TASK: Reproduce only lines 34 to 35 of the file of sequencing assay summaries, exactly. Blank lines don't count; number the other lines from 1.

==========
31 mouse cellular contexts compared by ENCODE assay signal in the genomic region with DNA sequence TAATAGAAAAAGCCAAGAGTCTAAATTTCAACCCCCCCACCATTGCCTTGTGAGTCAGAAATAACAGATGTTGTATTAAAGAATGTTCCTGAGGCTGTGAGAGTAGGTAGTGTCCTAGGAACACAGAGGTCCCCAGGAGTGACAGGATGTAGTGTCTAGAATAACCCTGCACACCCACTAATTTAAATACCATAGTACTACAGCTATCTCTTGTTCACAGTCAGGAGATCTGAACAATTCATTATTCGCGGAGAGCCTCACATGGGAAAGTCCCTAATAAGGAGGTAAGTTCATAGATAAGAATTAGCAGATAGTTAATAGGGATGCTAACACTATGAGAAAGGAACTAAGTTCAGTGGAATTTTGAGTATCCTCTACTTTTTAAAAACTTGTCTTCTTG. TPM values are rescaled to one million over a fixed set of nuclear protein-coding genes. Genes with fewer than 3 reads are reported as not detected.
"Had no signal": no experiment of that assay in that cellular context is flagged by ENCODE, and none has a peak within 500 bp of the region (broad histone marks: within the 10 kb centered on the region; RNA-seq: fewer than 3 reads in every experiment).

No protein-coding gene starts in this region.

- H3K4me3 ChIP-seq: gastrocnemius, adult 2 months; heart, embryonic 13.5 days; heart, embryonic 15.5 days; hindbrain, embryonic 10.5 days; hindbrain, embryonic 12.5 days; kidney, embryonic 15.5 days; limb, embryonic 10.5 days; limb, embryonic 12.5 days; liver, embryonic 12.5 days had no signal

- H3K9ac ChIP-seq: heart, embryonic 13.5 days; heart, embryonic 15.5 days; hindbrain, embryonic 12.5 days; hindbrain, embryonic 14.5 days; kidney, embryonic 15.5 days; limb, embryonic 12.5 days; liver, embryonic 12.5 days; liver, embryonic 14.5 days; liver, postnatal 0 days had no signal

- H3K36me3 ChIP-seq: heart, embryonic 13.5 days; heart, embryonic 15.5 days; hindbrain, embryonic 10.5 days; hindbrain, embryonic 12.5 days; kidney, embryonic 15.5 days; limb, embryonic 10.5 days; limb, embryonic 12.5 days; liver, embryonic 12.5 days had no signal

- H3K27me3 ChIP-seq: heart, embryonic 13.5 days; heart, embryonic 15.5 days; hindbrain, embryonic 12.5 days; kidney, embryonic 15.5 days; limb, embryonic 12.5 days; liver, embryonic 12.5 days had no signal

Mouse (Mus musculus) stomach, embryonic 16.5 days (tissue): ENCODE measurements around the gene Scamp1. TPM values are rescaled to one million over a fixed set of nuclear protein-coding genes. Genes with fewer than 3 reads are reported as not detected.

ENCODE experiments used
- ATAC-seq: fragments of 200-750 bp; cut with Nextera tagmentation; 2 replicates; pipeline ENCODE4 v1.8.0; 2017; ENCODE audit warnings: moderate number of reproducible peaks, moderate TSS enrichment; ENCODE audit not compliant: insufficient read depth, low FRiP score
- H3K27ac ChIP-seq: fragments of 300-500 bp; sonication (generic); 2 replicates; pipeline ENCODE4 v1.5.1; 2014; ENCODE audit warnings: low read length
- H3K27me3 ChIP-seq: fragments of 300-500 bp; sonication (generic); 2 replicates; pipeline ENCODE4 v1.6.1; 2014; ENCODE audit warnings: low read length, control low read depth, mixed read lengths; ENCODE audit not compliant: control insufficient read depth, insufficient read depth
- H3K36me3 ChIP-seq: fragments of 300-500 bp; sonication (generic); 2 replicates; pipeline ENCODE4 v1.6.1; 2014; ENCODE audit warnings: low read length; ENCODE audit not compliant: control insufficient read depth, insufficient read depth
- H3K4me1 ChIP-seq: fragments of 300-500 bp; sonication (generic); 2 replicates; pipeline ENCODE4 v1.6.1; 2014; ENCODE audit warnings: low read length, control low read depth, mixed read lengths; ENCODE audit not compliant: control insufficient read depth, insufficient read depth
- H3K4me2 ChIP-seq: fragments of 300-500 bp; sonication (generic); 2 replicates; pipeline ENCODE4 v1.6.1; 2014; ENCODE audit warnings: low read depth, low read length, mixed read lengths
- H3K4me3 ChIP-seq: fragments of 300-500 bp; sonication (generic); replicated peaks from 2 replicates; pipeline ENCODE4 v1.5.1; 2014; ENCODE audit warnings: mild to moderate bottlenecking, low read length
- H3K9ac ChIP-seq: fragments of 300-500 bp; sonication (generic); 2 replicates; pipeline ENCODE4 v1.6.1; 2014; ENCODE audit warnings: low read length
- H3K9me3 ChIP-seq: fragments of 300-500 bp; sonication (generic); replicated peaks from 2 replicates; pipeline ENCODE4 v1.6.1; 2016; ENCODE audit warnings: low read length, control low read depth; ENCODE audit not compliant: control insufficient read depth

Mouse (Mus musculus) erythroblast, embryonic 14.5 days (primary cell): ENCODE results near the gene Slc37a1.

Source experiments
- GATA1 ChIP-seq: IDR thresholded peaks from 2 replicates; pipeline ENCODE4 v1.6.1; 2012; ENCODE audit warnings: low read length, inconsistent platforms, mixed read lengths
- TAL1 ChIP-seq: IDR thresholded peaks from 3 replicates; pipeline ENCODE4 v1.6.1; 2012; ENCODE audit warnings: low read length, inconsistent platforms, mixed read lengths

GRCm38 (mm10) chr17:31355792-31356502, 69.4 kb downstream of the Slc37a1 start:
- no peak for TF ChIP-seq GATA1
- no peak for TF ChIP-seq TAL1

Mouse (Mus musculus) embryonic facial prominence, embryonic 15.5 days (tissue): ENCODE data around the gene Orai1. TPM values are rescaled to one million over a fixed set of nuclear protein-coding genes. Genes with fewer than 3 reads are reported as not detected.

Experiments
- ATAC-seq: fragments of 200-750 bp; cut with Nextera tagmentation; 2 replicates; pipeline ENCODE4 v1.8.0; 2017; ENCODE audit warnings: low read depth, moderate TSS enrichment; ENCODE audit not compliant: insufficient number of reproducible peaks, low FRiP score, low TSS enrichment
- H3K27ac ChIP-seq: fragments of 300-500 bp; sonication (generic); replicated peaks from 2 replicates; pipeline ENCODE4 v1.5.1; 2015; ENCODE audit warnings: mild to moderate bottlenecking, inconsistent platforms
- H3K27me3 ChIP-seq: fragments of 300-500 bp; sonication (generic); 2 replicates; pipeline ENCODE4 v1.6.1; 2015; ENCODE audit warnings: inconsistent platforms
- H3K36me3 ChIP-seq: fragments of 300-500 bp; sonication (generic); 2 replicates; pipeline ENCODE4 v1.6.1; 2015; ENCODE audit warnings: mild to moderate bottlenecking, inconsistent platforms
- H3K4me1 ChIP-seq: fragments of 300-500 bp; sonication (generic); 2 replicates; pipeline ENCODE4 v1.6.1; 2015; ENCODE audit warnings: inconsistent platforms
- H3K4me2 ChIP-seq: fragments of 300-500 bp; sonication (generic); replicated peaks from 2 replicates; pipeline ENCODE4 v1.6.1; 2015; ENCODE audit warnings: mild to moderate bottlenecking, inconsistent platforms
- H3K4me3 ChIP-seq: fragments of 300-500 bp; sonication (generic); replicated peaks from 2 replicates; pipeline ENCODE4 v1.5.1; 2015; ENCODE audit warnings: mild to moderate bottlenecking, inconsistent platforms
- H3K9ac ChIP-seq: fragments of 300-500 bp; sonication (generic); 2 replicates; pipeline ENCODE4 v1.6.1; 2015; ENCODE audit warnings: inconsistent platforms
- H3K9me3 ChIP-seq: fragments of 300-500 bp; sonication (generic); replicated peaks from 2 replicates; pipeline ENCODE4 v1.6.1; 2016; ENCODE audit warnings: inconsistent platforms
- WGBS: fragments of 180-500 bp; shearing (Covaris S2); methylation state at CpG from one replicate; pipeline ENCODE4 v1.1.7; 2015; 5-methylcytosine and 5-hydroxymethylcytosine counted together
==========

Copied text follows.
- H3K4me3 ChIP-seq: fragments of 300-500 bp; sonication (generic); replicated peaks from 2 replicates; pipeline ENCODE4 v1.5.1; 2015; ENCODE audit warnings: mild to moderate bottlenecking, inconsistent platforms
- H3K9ac ChIP-seq: fragments of 300-500 bp; sonication (generic); 2 replicates; pipeline ENCODE4 v1.6.1; 2015; ENCODE audit warnings: inconsistent platforms